Memphis Remains Least Expensive Large City in Tennessee

One- and two-bedroom rentals in Memphis are among the cheapest in the 100 largest cities in the country, according to a new National Rent Report by Zumper, a rental home search engine.

Memphis is tied at No. 84 with Augusta, Georgia, and Oklahoma City. The median price for a one-bedroom rental in Memphis this month is $750. A two-bedroom rental costs $810, data from the San Francisco-based company shows.

That’s despite a 13.6 percent increase for one-bedroom units and a 14.1 percent increase for two-bedroom units since January 2018.

According to Crystal Chen of Zumper, the increase in rent, especially at the end of the year when rent prices tend to fall because of a slowdown in moving, is a symbol of Memphis’ desirability.

“On a larger scale, people look at Memphis for larger-city amenities, like sports teams and great health care options, but at a much more affordable cost of living overall,” Chen said, adding that although prices rose, a one-bedroom apartment in Memphis is still about $500 cheaper than the national median.

“There is great job opportunity, like with FedEx, who’s also modernizing the Memphis SuperHub, and other large giants like Mitsubishi opening manufacturing plants in the city,” Chen added. “All of these factors make Memphis an appealing place to move, creating an increased influx of renters who drive up prices for apartments.”

Chen said the prices in growing neighborhoods like Downtown Memphis will likely continue to rise until more apartments are built to ease the demand.

Several apartment buildings are in various stages of development all over Downtown. One project near the corner of Dr. Martin Luther King Jr. Avenue and Danny Thomas Boulevard and another near the National Civil Rights Museum will add more than 250 new units to Downtown.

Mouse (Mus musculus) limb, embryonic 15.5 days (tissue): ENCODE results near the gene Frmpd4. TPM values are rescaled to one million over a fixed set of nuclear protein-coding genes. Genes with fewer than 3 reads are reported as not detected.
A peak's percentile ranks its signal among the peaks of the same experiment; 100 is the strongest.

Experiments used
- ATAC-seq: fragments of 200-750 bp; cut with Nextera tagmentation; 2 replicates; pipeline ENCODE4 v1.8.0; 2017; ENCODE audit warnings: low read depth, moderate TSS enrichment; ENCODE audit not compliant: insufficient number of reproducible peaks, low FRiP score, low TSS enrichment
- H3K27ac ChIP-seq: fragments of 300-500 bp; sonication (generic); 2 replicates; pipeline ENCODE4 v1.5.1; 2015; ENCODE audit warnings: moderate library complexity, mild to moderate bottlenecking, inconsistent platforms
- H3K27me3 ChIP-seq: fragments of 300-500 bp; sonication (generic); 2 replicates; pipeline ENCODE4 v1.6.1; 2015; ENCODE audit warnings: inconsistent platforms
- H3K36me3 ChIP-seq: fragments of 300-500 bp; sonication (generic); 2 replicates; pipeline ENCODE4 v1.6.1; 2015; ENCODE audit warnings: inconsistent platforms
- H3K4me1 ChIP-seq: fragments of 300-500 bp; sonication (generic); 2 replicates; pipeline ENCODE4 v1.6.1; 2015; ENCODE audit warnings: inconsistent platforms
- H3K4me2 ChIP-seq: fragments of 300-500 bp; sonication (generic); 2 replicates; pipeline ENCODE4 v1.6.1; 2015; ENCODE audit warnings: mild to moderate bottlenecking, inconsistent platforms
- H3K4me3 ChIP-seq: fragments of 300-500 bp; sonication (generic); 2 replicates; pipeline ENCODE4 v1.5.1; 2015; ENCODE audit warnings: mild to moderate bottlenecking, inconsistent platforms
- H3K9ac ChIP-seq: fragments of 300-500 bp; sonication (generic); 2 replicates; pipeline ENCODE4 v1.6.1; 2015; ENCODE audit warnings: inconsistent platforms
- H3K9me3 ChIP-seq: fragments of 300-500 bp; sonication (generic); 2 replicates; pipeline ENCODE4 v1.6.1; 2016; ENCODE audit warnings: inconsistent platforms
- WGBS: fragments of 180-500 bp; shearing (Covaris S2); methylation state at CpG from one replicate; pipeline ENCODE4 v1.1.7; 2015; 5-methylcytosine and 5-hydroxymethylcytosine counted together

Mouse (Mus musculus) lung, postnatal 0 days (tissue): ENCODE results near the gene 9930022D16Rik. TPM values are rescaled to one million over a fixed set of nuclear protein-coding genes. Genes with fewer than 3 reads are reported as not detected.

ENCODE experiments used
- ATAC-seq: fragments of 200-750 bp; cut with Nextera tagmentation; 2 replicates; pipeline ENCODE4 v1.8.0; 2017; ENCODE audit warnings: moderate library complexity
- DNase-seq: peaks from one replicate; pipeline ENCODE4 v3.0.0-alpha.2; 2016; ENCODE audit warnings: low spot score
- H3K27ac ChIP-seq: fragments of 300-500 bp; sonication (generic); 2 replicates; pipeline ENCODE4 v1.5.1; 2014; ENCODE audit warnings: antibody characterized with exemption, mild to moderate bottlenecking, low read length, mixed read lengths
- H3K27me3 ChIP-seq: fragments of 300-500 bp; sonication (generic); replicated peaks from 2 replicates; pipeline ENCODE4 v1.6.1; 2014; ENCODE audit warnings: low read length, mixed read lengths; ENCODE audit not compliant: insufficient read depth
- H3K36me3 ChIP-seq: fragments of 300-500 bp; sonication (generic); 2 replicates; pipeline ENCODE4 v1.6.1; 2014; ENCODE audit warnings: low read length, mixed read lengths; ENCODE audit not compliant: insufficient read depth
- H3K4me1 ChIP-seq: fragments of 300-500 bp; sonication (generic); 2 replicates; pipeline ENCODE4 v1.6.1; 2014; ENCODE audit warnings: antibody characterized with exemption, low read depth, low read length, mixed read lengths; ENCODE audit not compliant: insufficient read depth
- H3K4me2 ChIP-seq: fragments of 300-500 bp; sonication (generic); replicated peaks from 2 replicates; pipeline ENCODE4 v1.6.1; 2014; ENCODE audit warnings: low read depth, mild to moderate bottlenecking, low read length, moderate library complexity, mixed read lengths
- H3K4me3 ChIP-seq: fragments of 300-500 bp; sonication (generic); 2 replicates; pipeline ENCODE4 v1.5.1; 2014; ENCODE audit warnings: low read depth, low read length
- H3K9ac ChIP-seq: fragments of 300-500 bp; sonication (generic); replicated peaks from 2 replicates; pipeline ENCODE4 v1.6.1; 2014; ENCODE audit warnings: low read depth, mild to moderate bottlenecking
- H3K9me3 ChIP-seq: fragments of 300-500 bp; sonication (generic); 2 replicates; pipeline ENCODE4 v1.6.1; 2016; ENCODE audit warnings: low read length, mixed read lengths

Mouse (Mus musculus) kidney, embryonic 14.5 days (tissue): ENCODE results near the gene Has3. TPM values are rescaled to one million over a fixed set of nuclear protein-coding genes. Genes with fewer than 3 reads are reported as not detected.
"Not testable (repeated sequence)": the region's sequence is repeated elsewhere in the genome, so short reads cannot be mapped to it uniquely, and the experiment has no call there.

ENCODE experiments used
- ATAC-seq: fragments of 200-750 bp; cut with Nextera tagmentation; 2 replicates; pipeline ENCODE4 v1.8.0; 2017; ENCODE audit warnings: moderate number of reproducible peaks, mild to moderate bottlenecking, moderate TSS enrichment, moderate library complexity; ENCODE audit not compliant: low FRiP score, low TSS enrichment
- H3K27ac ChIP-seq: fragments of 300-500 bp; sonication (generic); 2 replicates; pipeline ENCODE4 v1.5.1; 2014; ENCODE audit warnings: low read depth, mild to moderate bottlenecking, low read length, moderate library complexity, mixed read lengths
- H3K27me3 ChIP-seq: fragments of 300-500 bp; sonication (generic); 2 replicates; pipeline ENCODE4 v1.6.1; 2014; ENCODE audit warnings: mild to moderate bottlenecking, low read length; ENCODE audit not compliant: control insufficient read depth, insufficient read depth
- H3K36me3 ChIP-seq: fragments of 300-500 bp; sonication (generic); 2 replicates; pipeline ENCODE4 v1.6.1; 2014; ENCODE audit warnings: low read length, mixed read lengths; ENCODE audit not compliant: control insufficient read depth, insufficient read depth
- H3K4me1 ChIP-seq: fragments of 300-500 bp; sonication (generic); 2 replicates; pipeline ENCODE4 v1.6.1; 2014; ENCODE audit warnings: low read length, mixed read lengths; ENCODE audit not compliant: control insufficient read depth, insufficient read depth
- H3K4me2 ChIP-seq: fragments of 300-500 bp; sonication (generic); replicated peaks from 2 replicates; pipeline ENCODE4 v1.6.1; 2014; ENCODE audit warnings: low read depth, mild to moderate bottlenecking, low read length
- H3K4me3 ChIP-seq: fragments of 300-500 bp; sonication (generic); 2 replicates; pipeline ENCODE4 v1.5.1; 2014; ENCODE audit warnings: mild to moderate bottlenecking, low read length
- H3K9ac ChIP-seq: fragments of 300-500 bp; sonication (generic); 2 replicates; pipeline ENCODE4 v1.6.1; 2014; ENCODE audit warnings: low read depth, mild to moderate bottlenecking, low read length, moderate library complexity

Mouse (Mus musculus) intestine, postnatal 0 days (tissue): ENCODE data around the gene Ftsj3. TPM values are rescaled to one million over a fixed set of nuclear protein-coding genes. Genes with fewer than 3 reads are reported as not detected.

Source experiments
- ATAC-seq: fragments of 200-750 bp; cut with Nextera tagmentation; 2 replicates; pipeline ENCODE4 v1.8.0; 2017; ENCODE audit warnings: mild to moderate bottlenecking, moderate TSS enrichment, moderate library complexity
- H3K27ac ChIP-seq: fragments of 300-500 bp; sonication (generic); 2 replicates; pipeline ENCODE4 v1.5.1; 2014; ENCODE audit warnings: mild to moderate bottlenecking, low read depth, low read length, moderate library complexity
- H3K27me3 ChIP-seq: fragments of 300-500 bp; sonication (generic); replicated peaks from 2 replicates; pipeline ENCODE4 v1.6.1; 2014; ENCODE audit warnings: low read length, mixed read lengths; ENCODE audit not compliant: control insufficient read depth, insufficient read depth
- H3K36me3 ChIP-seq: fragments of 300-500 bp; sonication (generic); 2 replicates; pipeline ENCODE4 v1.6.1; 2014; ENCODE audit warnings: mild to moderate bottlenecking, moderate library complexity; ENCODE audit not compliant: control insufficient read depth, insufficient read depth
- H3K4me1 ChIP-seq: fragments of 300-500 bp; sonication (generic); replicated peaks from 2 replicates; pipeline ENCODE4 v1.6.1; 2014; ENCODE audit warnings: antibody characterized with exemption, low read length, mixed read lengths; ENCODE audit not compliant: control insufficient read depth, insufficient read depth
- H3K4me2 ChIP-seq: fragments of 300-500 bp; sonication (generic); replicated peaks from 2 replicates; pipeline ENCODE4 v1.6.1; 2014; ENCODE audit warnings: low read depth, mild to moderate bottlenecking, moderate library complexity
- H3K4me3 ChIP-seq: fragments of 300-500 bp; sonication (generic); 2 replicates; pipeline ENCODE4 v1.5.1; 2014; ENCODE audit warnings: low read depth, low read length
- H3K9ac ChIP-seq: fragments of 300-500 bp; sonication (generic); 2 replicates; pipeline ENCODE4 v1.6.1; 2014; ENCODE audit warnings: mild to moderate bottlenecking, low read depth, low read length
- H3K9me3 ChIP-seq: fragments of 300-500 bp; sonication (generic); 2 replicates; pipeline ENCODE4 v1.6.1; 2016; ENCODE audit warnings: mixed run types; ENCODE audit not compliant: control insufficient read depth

Those projects are small compared with the 793 apartments planned for Union Row, the massive $950 million development planned to transform Downtown, adding apartments, office space, retail and a grocery to a stretch of Union Avenue.

When Union Row was announced in November, Jennifer Oswalt, president of the Downtown Memphis Commission, said the occupancy rate for Downtown apartments was already above 95 percent.

Those new units could help satisfy the housing demand and ease the cost of living Downtown, Chen said.

Prices rise slower in other Tennessee cities

While prices in Memphis continue to inch upward, the cost of one- and two-bedroom rentals in Nashville, Knoxville and Chattanooga rose at slower rates in the past year.

In Nashville, the most expensive city for renters in Tennessee and the 26th most expensive in the country, a one-bedroom rental costs $1,330, while two-bedroom rentals cost slightly more at $1,380. That is only about 3 percent more than one year ago.

Chen said that may be a sign that there are finally enough apartments available in Nashville to keep up with the housing demand. Since 2015, the cost of one-bedroom rentals has spiked by 31 percent.

“A lot of construction has been developed to meet this high demand the last few years, and it seems the available supply is meeting the demand enough to finally relax the spiking prices in this city,” Chen said.

In Knoxville and Chattanooga, the 76th and 78th most expensive cities, respectively, the cost of one-bedroom rentals grew a bit faster. In Knoxville, where a one-bedroom costs $800, prices are up 9.6 percent. In Chattanooga, where a one-bedroom costs $780, prices rose 5.4 percent.

Prices of two-bedroom rentals in both cities rose between 13.9 and 14.1 percent.

According to Chen, the spike in Knoxville is a sign of a cultural shift.

“There seems to be a shift in perspective away from wanting to just own a single-family home,” Chen said. “This is illustrated by the increase in demand for apartments in downtown Knoxville, where many of the new rentals are located.”

*This article was originally posted on Commercial Appeal by Desiree Stennett. To view the original article visit:

Reach Desiree Stennett at [email protected] or 901-529-2738 and on Twitter @desi_stennett.